Battle of Casteggio-Montebello, 9 June 1800

The battle of Casteggio-Montebello (9 June 1800) was a hard fought French victory that came as the main French and Austrian armies in Piedmont were closing in on each other in the build-up to the battle of Marengo. Until 8 June Napoleon had been hoping to force the Austrians, under Melas, to fight their way out of Piedmont by blocking the road along the Po at Stradella, but on that day Napoleon learnt that Genoa had fallen to the Austrians. This meant that Melas no longer needed to stay in Piedmont, and could bypass Napoleon via Genoa or Milan.

Portrait of Marshal Jean Lannes, 10 April 1769-1809
Portrait of
Marshal Jean Lannes,
10 April 1769-1809

To avoid this Napoleon ordered his advance guard, under General Lannes, to advance west from Stradella towards Voghera, to clear up any Austrian outposts and in preparation for a move west by the entire army. Lannes had 12,500 men under his command, half in Watrin's division and half in Victor's.

Unknown to the French the Austrian army that had been besieging Genoa, under Karl Peter Ott Freiherr von Batorkez, was approaching the same place from the opposite direction, having marched north from Genoa to Novi, and from their towards Vogherra, with orders to join up with a second Austrian force under O'Reilly, which was retreating west from Piacenza. The Austrians thus had at least 14,500 men around Vogherra, 3,500 from O'Reilly's advance guard and 11,000 under Ott (some sources give them as many as 17,000 men).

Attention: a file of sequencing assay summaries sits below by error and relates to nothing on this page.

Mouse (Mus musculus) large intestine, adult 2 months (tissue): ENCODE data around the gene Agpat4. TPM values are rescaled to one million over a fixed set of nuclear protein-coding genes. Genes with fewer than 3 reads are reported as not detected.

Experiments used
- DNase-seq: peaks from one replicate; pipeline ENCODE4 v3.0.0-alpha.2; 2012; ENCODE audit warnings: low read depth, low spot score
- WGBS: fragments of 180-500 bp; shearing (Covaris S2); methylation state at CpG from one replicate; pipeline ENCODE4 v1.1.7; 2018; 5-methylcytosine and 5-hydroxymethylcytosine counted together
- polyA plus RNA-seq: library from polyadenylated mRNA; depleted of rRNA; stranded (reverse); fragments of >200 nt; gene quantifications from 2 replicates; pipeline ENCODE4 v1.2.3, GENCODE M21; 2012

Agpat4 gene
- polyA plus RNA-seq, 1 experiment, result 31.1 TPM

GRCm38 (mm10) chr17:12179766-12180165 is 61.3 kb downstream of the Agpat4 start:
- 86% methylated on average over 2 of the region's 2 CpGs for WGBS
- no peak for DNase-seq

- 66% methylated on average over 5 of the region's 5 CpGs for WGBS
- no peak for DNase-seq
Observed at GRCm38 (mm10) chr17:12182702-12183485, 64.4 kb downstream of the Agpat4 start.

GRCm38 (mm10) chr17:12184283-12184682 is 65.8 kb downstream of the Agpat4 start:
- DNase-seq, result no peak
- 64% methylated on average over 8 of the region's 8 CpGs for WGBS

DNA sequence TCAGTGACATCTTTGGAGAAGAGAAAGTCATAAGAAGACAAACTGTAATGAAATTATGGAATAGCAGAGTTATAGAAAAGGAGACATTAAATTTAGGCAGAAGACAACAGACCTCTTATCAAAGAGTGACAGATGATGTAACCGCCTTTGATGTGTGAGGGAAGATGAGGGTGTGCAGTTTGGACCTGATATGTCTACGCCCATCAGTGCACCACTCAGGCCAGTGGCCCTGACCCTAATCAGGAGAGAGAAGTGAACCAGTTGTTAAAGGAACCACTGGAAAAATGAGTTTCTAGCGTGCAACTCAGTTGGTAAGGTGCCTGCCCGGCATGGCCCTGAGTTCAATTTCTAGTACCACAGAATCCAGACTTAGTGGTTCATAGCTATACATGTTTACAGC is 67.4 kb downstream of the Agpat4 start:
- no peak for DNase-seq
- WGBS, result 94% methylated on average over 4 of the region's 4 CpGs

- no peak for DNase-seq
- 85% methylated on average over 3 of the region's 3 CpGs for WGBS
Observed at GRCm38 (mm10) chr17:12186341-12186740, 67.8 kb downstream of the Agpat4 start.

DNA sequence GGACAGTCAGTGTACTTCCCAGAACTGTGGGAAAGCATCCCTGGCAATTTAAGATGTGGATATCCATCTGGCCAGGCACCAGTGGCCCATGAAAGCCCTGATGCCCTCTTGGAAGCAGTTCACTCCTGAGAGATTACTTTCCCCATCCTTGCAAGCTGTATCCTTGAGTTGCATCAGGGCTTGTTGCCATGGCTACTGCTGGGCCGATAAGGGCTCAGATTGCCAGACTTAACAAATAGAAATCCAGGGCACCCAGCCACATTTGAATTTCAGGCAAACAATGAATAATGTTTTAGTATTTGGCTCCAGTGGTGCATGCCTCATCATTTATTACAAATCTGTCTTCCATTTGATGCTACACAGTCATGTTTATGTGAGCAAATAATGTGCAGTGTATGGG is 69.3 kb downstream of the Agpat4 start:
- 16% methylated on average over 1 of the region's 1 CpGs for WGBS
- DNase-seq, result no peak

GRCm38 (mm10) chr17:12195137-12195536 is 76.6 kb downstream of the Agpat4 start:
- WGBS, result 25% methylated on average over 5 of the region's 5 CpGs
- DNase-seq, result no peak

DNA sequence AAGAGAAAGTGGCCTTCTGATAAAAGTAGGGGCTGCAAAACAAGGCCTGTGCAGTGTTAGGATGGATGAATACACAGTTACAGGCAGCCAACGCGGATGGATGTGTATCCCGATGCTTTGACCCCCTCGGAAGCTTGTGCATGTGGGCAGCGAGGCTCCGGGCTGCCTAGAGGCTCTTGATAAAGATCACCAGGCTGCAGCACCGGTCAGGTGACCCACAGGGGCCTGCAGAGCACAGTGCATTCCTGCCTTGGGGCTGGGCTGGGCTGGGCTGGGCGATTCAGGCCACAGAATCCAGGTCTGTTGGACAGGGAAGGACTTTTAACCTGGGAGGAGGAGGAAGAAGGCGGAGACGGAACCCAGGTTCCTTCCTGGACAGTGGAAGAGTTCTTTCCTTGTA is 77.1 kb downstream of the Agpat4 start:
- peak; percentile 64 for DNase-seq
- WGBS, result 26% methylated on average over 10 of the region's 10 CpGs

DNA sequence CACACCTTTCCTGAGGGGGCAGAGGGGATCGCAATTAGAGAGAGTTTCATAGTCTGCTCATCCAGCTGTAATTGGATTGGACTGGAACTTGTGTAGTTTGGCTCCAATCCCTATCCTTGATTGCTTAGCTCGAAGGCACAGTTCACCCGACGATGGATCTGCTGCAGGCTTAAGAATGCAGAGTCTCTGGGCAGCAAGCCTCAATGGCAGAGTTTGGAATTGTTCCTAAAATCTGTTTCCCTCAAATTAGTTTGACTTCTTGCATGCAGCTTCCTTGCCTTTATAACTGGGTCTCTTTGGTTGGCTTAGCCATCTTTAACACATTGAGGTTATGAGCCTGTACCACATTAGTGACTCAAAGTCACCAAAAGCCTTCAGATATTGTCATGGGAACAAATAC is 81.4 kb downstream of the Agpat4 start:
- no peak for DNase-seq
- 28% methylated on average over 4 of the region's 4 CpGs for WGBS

Neither side appreciated the other's true strength at the start of the battle. The French didn't realise that Ott had reached the theatre of war from Genoa, while the Austrians believed that they were facing a small French force. This belief was encouraged by the first clash of the day, when General Gency and the 6th Légère clashed with O'Reilly at Santa Guilietta. The French retreated after a brief fight, and O'Reilly reported that he was facing 6,000 men. 
At 9am the French returned to the attack, in somewhat larger numbers. O'Reilly was forced to retreat from Santa Giuletta to a village identified at Rivalta or Romero (probably Rivetta, two miles east of Casteggio). O'Reilly was able to fight off an attack by the 6th Légère, but at 11am Watrin arrived with more of his division, and decided to outflank the Austrians. Four battalions advanced south into the higher ground south of the road from Santa Giuletta to Casteggio, and two moved north onto the flatter ground between the road and the Po. O'Reilly held on for half an hour, but was then forced back by superior numbers.